She immediately forces Macbeth to act on the witches prophecies and murder Duncan in his sleep. Later, when Macbeth becomes uncertain about committing the crime, it is his wife who goads and belittles him guilting him into doing something he does not necessarily want to do. When Macbeth returns with the bloody dagger after killing the King, Lady Macbeth gets angry and calls him a coward, questioning his manhood, again manipulating her husband to get what she wants – the
His decisions are, however, to some extent, made under the influence of Lady Macbeth, who manipulates him in every way to guide him to success. The witches and their prophecies play a significant role in Macbeth’s downfall. Throughout the play, the witches deceive and fool Macbeth by giving equivocal prophecies, evoking his inner desire for power and swaying him to take evil action. They exploit his ambition from the very beginning, telling Macbeth he will be “Thane of Cawdor” and “King of Scotland” without specifying when or how. This, along with the proven credibility of their first prophecy – Thane of Cawdor – awakens Macbeth’s hidden ambition and triggers his desire to fulfill the last prophecy – King of Scotland, giving him the thought of killing Duncan, “Whose horrid image doth unfix my hair” (Macbeth, I,III, 45) and thus, providing the first stepping stone towards his demise.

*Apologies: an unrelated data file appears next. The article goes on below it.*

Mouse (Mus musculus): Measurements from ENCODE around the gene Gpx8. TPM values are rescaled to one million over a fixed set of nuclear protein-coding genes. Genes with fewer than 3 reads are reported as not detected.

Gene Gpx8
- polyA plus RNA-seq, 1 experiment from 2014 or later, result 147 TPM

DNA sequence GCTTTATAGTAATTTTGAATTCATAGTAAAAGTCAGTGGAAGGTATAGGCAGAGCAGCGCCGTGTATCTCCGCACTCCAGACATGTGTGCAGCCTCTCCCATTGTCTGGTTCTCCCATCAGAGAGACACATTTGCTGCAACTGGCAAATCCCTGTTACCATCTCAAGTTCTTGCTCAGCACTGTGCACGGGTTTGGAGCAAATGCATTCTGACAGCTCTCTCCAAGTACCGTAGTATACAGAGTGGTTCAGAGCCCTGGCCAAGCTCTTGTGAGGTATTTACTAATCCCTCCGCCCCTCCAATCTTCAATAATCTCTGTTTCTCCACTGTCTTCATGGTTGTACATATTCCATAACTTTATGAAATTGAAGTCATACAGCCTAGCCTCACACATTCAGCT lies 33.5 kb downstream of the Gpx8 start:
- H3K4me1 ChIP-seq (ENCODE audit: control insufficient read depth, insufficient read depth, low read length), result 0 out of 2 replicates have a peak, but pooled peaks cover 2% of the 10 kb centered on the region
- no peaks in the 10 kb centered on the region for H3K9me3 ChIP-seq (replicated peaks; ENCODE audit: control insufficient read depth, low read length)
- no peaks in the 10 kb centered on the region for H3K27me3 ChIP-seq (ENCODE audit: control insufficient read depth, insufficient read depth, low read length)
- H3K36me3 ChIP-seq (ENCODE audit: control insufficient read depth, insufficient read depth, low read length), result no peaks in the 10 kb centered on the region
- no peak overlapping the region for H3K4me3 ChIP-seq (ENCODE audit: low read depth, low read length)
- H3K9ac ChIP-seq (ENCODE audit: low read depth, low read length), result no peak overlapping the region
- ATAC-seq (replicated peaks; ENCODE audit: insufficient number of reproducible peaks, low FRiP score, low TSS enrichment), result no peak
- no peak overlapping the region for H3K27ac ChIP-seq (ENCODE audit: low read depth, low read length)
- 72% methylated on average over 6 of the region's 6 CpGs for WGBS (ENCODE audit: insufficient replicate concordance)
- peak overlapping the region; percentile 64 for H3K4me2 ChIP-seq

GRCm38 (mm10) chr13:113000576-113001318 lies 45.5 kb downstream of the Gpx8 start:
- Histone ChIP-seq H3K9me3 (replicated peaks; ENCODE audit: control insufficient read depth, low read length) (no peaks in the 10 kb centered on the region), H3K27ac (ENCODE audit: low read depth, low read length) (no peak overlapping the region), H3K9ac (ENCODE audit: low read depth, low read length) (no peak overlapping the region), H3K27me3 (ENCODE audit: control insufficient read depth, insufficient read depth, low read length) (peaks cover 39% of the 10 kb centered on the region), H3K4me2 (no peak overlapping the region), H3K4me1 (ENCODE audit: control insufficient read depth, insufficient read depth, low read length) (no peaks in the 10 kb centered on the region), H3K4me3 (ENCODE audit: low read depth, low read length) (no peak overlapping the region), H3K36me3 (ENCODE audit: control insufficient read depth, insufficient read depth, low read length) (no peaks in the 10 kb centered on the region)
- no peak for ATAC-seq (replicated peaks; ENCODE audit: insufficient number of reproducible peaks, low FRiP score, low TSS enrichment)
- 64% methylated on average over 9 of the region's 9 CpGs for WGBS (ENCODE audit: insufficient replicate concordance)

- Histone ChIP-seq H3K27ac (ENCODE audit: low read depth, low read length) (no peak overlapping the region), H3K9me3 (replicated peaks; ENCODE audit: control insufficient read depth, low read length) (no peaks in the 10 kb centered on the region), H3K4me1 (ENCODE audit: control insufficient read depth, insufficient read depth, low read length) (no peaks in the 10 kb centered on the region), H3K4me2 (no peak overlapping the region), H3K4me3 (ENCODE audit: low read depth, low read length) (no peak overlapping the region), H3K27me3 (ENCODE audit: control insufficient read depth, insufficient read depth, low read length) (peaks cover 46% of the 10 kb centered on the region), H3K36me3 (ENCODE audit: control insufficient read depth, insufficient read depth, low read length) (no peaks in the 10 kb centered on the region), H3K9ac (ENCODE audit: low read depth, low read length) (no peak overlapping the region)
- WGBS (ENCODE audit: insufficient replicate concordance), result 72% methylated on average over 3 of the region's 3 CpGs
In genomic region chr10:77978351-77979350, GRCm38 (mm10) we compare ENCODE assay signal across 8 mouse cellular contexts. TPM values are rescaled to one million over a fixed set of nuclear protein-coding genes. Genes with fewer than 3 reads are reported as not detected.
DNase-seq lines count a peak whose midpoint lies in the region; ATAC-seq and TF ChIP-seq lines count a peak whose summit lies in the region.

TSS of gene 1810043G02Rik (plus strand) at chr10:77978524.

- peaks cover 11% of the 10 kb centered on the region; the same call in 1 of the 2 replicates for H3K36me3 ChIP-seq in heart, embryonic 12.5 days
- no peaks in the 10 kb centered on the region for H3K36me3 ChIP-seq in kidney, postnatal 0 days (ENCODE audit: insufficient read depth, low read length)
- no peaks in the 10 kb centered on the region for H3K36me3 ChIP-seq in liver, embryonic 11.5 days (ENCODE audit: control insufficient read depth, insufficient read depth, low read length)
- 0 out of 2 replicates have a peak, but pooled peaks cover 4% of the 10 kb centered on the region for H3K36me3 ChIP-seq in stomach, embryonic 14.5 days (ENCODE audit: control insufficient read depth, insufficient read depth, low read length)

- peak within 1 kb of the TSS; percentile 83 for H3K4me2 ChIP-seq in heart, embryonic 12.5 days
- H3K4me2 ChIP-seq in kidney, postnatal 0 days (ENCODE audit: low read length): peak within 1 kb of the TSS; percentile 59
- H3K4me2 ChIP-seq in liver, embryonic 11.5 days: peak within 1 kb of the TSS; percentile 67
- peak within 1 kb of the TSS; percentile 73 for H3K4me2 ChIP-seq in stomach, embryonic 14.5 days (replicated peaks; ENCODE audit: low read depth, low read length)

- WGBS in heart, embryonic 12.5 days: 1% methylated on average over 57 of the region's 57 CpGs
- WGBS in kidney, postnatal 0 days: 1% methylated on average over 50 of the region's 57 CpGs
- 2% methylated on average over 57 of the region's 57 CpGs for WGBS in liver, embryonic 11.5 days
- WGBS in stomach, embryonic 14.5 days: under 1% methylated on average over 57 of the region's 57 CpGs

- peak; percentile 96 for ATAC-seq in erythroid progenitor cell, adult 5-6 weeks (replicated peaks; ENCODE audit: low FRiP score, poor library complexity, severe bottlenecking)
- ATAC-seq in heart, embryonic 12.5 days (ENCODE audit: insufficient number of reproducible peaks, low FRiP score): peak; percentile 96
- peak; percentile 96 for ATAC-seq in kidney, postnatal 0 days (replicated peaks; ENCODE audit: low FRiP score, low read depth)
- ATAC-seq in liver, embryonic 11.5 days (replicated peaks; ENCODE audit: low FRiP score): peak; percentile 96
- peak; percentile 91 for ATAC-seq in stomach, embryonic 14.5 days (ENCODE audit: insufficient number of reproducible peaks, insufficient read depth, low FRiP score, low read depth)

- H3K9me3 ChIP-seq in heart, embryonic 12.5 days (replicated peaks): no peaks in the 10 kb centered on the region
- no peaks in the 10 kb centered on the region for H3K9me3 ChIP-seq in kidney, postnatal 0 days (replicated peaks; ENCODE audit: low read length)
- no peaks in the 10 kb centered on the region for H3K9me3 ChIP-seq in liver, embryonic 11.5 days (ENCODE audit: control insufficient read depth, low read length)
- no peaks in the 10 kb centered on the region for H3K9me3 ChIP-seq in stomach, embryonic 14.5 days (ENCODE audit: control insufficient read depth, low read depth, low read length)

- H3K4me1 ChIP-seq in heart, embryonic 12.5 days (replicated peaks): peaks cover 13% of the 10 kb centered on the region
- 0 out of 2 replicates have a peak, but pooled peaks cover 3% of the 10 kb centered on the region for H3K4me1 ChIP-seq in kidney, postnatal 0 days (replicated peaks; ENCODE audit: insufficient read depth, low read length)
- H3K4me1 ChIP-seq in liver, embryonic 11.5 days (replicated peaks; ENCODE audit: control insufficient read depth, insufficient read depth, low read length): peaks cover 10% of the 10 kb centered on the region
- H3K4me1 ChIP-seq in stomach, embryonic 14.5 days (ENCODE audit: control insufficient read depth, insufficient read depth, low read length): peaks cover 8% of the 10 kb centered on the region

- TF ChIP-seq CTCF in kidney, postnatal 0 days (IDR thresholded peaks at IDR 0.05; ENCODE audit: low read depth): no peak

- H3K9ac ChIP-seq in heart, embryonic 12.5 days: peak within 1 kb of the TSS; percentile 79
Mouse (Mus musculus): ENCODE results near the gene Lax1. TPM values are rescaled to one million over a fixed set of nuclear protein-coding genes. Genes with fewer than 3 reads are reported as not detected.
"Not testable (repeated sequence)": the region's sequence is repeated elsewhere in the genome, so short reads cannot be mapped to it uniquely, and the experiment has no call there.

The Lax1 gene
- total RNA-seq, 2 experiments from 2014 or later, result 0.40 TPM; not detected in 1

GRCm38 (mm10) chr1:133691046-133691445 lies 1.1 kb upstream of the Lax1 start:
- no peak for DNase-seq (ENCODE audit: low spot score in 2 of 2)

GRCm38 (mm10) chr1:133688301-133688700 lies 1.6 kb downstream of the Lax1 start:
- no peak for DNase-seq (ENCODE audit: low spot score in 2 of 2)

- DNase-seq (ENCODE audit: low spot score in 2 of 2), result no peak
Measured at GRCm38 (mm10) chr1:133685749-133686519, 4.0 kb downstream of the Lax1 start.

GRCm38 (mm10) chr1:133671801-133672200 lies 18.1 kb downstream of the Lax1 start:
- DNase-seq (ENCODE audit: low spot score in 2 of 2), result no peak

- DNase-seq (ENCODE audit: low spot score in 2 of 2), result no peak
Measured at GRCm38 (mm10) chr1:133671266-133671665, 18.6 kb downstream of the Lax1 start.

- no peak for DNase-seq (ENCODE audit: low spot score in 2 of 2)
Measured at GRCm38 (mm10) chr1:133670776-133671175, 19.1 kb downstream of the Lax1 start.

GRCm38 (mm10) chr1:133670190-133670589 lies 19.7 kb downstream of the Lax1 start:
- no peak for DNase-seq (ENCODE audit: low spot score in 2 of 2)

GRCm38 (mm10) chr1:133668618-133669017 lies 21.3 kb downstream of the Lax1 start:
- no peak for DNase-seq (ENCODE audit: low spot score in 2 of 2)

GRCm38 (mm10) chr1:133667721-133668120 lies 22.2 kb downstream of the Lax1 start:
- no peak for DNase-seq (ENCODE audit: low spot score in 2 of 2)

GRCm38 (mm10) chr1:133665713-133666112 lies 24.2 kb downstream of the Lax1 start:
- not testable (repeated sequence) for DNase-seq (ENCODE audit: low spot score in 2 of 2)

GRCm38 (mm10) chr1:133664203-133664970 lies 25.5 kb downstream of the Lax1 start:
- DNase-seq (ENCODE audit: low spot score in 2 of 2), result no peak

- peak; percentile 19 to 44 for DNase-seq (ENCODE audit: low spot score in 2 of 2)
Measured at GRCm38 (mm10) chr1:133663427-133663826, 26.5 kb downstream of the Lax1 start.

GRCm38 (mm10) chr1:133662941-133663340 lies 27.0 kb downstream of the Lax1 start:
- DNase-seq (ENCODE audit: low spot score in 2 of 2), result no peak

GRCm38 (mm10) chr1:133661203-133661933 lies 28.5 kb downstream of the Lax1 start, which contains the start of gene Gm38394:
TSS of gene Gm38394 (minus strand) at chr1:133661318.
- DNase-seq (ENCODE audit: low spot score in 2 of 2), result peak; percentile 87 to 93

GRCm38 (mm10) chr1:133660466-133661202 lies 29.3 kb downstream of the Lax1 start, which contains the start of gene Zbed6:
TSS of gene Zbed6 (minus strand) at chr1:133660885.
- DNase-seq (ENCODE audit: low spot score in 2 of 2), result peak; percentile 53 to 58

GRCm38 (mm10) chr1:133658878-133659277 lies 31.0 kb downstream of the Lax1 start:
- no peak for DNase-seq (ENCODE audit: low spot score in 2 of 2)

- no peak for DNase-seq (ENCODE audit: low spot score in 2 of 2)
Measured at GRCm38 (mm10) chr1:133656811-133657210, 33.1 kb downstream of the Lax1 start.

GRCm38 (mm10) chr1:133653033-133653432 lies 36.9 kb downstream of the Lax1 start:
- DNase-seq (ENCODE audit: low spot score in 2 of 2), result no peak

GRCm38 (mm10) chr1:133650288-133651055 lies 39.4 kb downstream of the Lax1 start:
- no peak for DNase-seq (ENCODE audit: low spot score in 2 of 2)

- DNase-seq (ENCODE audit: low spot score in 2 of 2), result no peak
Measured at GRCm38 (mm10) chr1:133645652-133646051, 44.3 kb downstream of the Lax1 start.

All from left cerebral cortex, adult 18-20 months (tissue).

From this point one hears Lady Macbeth praying to devilish spirits to take away her femininity with the proclamation of: ‘…Come, you spirits That tend on mortal thoughts! unsex me here,…’ (Act I, Scene V, lines 39-40). With this interesting claim of needing to be of the male gender to carryout deeds of ambition and violence, Lady Macbeth is instilled as the overly theatrical and slightly disturbed personality of Macbeth. This obvious portrayal of eccentricity and